Scientists have discovered evidence of life inside the remains of an ancient meteorite.
But don't worry, those of you who fear the inevitable invasion of our planet from without: the life is from Earth.
The organic material was found inside glass beads, which formed after a meteor about 50 metres across slammed into Tasmania about 800,000 years ago.
The intense heat of the explosion - at least 3,000 degrees F - melted the rock on the surface, and turned the meteorite itself into rock vapour. Typically in these types of impacts, the vapour rises into the atmosphere, cools and falls as 'glass rain' back onto the surface.
But in the case of the Darwin Crater, the area at the time was apparently covered in swamp. And the result was that another type of glass was formed, which was able to trap organic material inside without destroying it.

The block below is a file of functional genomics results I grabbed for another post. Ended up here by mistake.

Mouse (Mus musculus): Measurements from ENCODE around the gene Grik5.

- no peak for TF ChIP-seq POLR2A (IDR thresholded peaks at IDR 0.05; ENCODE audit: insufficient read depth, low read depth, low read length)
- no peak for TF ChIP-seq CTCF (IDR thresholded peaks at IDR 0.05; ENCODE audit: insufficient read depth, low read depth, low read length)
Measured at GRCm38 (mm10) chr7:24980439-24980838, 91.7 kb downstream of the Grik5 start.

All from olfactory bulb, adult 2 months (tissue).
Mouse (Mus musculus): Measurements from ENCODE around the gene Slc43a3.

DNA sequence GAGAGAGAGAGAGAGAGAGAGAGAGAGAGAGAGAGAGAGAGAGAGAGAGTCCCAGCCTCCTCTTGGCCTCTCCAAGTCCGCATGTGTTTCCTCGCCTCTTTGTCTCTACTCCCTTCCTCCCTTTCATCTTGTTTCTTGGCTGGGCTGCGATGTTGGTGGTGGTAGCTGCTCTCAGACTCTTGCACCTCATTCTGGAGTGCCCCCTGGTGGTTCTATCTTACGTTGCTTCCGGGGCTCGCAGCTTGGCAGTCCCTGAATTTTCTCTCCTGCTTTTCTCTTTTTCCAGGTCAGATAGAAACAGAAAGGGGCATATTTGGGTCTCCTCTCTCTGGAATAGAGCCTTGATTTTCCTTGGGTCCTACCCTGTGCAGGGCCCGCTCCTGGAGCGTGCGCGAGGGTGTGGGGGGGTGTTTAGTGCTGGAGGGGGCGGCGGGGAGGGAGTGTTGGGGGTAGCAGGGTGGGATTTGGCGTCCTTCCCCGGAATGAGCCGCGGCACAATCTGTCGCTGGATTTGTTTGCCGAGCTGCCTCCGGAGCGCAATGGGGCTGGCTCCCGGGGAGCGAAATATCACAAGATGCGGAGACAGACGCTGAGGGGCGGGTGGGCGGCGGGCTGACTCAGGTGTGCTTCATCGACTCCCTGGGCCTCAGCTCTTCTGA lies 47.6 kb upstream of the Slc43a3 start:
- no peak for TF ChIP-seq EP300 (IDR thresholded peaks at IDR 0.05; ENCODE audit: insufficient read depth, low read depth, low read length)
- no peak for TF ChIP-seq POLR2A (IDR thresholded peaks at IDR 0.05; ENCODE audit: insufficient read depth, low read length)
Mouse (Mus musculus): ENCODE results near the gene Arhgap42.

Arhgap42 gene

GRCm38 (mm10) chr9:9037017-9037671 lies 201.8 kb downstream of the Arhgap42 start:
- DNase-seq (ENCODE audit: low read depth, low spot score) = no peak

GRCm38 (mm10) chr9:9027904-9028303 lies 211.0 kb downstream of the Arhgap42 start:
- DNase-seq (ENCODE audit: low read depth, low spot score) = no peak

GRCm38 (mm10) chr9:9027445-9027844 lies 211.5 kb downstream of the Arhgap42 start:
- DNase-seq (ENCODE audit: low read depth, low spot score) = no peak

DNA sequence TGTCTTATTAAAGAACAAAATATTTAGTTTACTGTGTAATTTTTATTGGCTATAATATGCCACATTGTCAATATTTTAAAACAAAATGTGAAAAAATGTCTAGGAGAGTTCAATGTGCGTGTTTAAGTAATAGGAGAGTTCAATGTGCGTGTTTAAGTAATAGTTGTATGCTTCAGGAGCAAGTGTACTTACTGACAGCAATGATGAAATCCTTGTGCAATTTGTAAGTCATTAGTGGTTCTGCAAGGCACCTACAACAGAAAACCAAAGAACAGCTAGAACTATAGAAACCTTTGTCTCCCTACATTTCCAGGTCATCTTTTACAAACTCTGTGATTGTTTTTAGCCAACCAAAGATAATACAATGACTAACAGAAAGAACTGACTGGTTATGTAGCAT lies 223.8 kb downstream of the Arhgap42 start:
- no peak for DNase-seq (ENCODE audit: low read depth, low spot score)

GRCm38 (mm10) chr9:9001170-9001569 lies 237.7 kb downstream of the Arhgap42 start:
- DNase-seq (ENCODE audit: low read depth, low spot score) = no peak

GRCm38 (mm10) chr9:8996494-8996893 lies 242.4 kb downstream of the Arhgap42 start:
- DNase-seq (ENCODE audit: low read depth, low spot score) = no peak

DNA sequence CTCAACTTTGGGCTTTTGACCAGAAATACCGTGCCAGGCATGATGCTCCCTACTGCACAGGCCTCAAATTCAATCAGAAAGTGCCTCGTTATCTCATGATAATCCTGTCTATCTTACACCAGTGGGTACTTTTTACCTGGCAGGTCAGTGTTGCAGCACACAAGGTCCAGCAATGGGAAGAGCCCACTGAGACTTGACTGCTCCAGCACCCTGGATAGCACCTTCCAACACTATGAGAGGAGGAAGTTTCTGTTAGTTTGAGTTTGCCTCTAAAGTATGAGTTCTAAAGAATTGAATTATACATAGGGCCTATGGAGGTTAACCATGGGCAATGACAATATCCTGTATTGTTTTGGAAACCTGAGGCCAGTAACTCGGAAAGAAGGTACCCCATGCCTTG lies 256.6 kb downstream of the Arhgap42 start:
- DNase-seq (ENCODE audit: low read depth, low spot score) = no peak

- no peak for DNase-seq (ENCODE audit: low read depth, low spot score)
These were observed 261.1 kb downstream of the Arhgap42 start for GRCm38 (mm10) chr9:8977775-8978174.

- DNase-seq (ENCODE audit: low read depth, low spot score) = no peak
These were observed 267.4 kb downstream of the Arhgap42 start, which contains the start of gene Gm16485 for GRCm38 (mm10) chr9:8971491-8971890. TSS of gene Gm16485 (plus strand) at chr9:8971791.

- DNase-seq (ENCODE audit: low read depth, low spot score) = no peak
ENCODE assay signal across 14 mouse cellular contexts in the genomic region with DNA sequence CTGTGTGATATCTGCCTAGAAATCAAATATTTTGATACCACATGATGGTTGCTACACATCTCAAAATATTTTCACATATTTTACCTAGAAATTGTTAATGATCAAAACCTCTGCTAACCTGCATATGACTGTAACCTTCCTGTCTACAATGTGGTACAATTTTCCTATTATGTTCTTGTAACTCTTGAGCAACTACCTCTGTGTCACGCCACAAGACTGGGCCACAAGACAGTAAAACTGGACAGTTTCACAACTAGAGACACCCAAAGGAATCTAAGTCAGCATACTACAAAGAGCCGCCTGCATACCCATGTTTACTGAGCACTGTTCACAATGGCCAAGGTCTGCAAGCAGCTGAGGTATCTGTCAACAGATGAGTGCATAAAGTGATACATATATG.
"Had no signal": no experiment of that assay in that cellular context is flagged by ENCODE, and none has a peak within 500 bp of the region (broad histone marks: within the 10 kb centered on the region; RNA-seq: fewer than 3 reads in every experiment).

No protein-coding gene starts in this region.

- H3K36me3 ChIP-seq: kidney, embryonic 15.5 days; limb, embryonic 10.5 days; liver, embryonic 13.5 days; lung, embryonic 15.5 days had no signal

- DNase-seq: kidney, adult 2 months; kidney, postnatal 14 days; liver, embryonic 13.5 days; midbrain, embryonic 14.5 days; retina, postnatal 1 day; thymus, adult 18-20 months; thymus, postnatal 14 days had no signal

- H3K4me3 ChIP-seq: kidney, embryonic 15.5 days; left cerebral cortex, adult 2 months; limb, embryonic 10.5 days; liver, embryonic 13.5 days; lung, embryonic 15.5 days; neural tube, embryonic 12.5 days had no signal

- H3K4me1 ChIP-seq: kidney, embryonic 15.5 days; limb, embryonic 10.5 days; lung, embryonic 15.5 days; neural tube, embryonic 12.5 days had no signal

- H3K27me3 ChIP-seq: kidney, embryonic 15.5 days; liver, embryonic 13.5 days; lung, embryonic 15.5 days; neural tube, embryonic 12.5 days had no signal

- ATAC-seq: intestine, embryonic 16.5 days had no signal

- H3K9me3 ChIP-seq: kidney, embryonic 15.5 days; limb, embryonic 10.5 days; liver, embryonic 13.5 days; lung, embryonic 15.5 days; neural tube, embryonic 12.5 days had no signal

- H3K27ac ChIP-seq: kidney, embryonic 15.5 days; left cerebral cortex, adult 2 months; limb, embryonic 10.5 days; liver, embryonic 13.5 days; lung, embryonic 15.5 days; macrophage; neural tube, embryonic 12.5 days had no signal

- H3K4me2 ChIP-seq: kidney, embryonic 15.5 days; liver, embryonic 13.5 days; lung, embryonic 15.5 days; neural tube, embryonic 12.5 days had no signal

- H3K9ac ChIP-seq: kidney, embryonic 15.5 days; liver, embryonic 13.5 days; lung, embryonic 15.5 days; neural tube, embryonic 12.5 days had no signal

Kieren Howard of the City University of New York recently led a study of the glass, and inside found pockets of crystal, which themselves contained organic materials including cellulose, lignin and protein.
Howard told Astrobiology that the glass trapped organic material (possibly peat) inside, like an insect caught in amber.
The study suggests a new method by which the materials of life could have been sent from Earth out into space - or even vice versa.
If the glass spheres made it out of Earth's atmosphere, it is possible they could safely transmit organic material to other planets or worlds capable of supporting life.
It also means that if life once existed on Mars, it might be possible to find evidence inside impact glasses on its surface.
"On planets like Mars, impact glasses may survive billions of years, possibly providing evidence for long extinct Martian organisms," said Professor Phil Bland of Curtin University in Perth.